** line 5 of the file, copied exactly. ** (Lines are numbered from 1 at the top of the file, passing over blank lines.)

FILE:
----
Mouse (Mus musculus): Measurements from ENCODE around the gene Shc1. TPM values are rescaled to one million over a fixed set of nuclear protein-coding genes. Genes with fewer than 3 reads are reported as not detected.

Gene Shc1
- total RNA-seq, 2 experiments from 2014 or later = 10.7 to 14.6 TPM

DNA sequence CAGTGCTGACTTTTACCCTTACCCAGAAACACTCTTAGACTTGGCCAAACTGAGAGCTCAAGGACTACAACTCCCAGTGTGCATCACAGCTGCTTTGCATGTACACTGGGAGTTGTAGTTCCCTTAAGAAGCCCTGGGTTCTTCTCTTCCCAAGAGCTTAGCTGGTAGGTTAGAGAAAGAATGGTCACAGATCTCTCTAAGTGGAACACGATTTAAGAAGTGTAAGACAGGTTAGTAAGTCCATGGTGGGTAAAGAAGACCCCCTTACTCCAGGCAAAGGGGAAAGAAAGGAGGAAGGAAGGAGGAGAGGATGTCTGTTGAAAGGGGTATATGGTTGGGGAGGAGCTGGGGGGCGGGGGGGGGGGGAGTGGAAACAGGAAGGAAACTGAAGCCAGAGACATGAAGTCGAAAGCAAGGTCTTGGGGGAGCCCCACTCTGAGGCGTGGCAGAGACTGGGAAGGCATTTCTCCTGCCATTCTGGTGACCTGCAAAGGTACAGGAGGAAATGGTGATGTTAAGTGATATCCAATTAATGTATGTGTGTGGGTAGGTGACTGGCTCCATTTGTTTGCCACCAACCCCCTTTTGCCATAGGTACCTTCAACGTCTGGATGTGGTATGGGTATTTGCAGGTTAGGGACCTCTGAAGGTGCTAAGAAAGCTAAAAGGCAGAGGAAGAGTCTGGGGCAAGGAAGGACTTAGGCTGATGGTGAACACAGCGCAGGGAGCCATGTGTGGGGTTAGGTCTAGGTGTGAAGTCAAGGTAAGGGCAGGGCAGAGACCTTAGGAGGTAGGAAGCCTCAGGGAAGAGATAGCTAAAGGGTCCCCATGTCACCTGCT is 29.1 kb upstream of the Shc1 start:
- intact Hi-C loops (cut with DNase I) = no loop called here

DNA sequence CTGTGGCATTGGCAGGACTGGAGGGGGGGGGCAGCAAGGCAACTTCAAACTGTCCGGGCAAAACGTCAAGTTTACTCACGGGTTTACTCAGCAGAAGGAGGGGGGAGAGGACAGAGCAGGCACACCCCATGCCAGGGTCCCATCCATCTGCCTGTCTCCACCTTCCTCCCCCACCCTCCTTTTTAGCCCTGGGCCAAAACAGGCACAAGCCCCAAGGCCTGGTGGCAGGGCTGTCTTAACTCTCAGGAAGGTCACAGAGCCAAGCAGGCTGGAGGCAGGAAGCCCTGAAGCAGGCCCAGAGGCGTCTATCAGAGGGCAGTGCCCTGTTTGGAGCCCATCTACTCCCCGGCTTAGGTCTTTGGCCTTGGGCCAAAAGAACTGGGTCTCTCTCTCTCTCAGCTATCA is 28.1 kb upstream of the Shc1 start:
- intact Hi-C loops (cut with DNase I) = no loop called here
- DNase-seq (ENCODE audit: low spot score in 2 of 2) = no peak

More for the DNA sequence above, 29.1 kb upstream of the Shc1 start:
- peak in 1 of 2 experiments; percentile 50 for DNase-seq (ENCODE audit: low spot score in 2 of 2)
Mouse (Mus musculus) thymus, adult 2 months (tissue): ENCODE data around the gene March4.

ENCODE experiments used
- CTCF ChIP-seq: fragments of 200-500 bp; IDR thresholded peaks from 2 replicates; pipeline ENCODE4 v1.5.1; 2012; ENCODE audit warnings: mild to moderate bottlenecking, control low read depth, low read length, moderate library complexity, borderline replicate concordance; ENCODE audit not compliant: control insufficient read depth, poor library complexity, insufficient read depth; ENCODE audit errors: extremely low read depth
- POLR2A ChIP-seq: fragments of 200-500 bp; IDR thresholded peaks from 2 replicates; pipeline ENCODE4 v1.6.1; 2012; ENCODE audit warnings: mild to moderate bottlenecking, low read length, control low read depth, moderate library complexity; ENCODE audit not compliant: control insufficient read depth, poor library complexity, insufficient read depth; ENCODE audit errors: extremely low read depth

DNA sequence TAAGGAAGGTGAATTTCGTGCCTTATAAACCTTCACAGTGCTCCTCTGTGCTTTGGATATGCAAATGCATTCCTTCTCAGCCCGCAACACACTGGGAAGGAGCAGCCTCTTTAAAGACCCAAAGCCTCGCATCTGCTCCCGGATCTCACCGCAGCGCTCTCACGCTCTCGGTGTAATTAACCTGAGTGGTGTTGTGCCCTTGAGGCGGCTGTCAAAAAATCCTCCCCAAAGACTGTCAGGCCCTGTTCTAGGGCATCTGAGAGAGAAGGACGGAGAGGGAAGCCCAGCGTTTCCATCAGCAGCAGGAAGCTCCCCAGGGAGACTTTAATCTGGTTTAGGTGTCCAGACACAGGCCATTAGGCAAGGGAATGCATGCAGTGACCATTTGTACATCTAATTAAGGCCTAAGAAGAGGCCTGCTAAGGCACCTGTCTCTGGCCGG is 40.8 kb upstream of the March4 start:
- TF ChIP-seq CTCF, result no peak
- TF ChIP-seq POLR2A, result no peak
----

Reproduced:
- intact Hi-C loops (cut with DNase I) = no loop called here